Sixteen years ago, my mother found my father behind the shed on a Saturday morning in June. “Get up off the ground in your good shirt,” she told him, before she understood he was dead. “He looked like he was sleeping,” she told us. “The gun glinted in the grass.”
Seven years after my father’s suicide, I opened the envelope containing police photographs of the scene. He did not look like he was sleeping. Limbs: a swastika. Angles inhuman. Violence and velocity rendered in two hundred pounds of a six-foot man. The gun glinted in the grass — she was right about that.
Initially, I was upset she got it wrong. Did she get it wrong? Or she lied to protect her children, three grown adults. (I was 25 at the time.) Or shock wrote its own version. She says that shock drove her back into the house to start a load of whites. She watched her hand grasp the silver knob on the washing machine.
Maybe we’re trying to protect each other. I haven’t told her that I’ve read the autopsy report, or that I viewed photographs of the scene.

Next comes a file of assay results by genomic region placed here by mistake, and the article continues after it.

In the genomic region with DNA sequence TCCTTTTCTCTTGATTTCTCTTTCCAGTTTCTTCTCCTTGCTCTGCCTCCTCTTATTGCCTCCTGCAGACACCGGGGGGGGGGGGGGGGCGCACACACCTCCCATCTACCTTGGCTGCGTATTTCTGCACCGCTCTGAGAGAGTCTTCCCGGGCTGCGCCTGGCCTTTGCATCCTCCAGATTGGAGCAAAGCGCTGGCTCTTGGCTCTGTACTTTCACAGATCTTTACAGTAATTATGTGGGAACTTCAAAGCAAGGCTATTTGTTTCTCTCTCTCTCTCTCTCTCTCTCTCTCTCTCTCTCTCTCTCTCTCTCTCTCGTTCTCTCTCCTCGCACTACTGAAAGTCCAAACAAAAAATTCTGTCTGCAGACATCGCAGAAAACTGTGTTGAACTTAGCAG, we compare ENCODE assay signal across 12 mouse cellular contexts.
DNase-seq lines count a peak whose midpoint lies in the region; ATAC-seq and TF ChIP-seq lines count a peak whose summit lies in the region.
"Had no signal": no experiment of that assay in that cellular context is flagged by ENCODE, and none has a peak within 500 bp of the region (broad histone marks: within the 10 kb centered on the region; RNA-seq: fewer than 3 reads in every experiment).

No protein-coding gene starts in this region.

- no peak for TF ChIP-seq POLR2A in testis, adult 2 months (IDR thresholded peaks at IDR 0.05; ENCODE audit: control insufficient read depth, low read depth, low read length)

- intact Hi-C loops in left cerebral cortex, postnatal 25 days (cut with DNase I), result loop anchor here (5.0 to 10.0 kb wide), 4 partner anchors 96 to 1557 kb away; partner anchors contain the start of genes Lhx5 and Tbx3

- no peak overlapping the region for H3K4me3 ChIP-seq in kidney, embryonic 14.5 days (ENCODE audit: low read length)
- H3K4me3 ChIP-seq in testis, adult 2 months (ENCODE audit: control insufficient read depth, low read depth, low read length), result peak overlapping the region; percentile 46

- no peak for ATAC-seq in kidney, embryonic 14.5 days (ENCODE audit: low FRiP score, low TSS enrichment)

I remember how, on the night of his death, when I’d flown home to Michigan from Los Angeles, she tapped her temple twice, quickly. “Not a lot of blood,” she said. That was true, though I wouldn’t know until years later that the temple wasn’t the site of the entrance wound. “Intra-oral,” it said on the report. Of course. He was a dentist who collected guns, and his expertise in those two fields converged at the palate, the most vulnerable place in the skull. Bypassing bone, the impact destroys the control center for vital organs.
I’ve since revised my account to believe he was standing. He was standing behind the shed, and then—I can’t piece it together anymore. Read more…